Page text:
Simmering Divide Over ENDA’s Broad Religious Exemption
Congress has returned to Washington after its month-long summer recess, and as a historic Senate vote draws nearer on the Employment Non-Discrimination Act, lingering divisions over the legislation’s religious exemption could set the stage for a battle between advocates in the months ahead.
During a panel discussion in New York City last week hosted by Freedom to Work as the first part of its "ENDA Situation Room" series, a bipartisan panel met to "plot a path forward" for the bill, which has languished in Congress for decades. But that path forward rapidly became mired in a debate over whether ENDA’s religious exemption as written would open the door to LGBT discrimination in places far beyond churches and synagogues, and whether narrowing ENDA’s religious exemption would cause shaky Republican support to collapse entirely.
According to Tico Almeida, president of Freedom to Work, the religious exemption as written has proven popular among Republicans who might not otherwise support ENDA and is the "sweet spot of both law and politics."
"I think it is the best of all of the options because it provides clarity," Almeida said. "It creates a 100 percent match with the entities that are exempt from Title VII religious provisions [of the Civil Rights Act]. So we have 40 years of case law, we have 40 years of precedent, we have 40 years of experience that will let religious employers know whether they are covered by ENDA."
Almeida bears a special relationship with the current religious exemption: He helped write it. As chief counsel for ENDA in the House of Representatives from 2007 to 2010, Almeida was one of two individuals who helped craft its current language. The bill states that ENDA "shall not apply to a corporation, association, educational institution or institution of learning, or society that is exempt from the religious discrimination provisions of title VII of the Civil Rights Act of 1964," which prohibits workplace discrimination on the basis of race, color, religion, sex or national origin.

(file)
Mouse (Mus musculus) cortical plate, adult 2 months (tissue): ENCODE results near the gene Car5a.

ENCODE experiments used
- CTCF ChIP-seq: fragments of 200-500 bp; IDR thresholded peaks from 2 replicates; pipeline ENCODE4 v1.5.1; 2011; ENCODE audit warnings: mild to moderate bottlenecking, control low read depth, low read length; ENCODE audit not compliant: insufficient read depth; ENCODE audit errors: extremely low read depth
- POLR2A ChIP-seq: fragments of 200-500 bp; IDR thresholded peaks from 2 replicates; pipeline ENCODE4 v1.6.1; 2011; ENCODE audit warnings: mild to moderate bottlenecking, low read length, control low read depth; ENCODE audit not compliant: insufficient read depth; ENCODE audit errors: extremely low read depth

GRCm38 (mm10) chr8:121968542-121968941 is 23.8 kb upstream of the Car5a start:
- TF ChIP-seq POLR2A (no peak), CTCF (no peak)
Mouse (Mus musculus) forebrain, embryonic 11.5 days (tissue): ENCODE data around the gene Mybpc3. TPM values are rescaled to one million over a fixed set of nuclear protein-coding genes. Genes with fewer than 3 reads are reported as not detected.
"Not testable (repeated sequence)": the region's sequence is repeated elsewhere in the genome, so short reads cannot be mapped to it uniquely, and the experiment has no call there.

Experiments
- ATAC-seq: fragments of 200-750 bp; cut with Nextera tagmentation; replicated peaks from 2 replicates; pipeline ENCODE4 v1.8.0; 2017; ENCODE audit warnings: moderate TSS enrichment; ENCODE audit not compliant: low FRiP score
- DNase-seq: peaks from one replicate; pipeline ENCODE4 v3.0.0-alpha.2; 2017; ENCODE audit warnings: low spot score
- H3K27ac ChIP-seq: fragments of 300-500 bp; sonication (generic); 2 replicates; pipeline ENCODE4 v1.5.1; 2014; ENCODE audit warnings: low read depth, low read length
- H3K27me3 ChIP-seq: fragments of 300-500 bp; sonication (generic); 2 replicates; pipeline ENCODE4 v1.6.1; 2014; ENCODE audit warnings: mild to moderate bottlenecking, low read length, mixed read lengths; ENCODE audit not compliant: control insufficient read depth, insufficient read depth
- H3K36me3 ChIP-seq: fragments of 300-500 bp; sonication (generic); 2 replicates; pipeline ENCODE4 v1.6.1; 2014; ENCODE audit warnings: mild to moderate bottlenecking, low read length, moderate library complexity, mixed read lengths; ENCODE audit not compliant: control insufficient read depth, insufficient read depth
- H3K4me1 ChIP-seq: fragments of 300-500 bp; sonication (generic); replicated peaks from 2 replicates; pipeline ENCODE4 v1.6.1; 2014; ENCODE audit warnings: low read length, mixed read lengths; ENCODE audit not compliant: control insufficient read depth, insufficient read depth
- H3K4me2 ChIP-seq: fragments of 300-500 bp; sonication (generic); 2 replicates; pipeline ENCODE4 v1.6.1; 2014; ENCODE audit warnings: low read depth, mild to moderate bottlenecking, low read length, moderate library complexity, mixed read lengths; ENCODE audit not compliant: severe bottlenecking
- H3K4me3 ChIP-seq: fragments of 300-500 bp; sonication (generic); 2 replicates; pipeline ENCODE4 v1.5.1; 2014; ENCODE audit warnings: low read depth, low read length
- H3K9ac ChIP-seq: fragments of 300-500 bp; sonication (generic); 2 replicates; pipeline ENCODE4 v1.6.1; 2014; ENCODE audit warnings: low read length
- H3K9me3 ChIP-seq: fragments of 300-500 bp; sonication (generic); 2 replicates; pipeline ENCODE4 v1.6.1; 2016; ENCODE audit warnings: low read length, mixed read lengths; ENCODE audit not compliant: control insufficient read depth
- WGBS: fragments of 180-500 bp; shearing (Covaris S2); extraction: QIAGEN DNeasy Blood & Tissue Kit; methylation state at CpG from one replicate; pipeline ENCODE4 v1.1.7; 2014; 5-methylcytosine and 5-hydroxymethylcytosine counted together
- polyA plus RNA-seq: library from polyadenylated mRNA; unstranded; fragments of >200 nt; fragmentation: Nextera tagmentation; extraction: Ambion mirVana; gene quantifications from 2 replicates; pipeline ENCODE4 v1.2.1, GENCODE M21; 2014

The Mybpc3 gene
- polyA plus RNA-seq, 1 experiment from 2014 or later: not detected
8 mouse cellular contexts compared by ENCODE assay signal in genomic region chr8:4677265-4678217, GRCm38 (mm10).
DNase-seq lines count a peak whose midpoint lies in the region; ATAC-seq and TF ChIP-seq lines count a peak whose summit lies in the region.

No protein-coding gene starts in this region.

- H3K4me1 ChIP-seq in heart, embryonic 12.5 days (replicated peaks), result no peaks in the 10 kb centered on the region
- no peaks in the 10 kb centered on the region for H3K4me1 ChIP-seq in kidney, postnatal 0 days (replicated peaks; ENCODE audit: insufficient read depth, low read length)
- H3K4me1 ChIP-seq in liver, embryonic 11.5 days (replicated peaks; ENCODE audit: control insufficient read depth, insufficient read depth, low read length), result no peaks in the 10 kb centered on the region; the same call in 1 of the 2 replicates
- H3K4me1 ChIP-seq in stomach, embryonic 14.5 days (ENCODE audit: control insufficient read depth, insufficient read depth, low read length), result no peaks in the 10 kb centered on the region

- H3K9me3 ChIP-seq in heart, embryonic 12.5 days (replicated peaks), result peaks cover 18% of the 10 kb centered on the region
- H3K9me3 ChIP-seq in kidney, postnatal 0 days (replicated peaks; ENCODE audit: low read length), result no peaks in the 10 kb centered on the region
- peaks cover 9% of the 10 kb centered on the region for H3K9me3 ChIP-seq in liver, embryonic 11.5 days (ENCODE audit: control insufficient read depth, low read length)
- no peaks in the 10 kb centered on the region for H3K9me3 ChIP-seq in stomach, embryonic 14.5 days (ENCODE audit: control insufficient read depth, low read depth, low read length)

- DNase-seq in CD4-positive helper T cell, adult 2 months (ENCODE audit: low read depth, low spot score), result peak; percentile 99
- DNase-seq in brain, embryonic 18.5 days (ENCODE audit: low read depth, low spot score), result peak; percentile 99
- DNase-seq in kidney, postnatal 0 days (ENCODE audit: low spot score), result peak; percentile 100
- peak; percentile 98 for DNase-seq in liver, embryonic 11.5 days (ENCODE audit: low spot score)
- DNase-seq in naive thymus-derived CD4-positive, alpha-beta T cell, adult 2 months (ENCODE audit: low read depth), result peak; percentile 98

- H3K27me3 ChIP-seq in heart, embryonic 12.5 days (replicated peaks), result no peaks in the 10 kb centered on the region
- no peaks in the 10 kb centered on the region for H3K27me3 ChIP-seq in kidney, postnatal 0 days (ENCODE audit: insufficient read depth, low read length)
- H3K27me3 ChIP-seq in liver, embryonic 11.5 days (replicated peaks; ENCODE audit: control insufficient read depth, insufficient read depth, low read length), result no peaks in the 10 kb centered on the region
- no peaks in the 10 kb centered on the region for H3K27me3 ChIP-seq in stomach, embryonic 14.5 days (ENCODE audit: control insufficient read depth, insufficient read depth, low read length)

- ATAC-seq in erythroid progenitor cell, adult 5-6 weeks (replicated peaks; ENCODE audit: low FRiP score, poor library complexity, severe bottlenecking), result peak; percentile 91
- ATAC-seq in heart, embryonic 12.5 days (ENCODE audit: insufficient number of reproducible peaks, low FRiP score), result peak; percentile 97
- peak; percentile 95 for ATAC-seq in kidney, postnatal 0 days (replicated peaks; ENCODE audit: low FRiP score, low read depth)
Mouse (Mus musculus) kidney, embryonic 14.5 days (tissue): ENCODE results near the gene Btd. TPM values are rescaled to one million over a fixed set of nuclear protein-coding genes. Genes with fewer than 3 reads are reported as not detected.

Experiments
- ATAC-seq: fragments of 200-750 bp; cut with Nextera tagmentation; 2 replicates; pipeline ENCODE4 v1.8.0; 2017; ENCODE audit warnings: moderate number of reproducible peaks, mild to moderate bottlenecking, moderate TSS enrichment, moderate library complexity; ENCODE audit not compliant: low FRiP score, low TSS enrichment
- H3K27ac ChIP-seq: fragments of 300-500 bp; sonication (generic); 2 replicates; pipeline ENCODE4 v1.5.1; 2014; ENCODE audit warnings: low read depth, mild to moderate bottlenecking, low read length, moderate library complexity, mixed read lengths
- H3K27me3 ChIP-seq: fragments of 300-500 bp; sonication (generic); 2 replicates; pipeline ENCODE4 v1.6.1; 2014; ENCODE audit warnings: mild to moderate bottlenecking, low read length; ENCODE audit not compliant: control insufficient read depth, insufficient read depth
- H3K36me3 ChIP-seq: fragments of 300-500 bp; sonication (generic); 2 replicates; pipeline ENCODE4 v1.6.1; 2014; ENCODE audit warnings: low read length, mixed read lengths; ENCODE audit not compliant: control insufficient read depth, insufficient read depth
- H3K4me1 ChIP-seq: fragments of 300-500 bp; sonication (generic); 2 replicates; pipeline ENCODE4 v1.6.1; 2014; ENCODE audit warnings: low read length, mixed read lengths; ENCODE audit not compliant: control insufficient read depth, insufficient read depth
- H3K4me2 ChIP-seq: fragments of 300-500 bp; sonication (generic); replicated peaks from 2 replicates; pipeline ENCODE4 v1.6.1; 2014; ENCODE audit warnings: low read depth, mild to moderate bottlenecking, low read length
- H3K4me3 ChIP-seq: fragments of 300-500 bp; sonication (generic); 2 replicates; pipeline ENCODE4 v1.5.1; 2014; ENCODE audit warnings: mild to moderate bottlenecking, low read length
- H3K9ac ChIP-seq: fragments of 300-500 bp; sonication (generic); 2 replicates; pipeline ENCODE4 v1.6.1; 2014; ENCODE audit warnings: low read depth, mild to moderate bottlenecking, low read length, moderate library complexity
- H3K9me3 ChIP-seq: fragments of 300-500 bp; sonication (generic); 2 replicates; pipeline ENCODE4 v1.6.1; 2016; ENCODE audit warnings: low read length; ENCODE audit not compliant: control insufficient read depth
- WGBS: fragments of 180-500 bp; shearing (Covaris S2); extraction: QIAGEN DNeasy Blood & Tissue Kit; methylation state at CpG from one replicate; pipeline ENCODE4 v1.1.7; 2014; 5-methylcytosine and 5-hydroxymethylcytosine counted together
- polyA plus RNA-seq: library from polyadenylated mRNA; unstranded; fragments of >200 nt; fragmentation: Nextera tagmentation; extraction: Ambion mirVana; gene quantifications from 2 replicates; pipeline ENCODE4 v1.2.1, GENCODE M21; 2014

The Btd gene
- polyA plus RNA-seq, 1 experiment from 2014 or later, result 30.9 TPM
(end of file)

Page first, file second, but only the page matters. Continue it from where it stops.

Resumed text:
But while Almeida has fervently defended the language, several prominent organizations have said it’s just not good enough.
The American Civil Liberties Union (ACLU), Lambda Legal, the National Center for Lesbian Rights (NCLR) and the Transgender Law Center released a joint statement in April "expressing very grave concerns with the religious exemption in ENDA."
"It could provide religiously affiliated organizations -- far beyond houses of worship -- with a blank check to engage in employment discrimination against LGBT people," the statement continued. "It gives a stamp of legitimacy to LGBT discrimination that our civil rights laws have never given to discrimination based on an individual’s race, sex, national origin, age, or disability. This sweeping, unprecedented exemption undermines the core goal of ENDA by leaving too many jobs, and LGBT workers, outside the scope of its protections."
They argue, for example, that the religious exemption as written could allow for a Catholic hospital that employs people of other faiths to still be able to fire or refuse to hire an LGBT person.
Even at last week’s "ENDA Situation Room," Evan Wolfson of Freedom to Marry -- the organization on which Almeida has modeled Freedom to Work -- said he had "grave concerns" with the religious exemption.
Critics of the religious exemption have continued to walk a fine line between applauding ENDA’s advancement with bipartisan support, while also insisting the provision must be addressed. But as Almeida and groups lobbying Republican members of Congress insist, narrowing the religious exemption would sacrifice Republican support and eliminate any possibility of ENDA’s passage.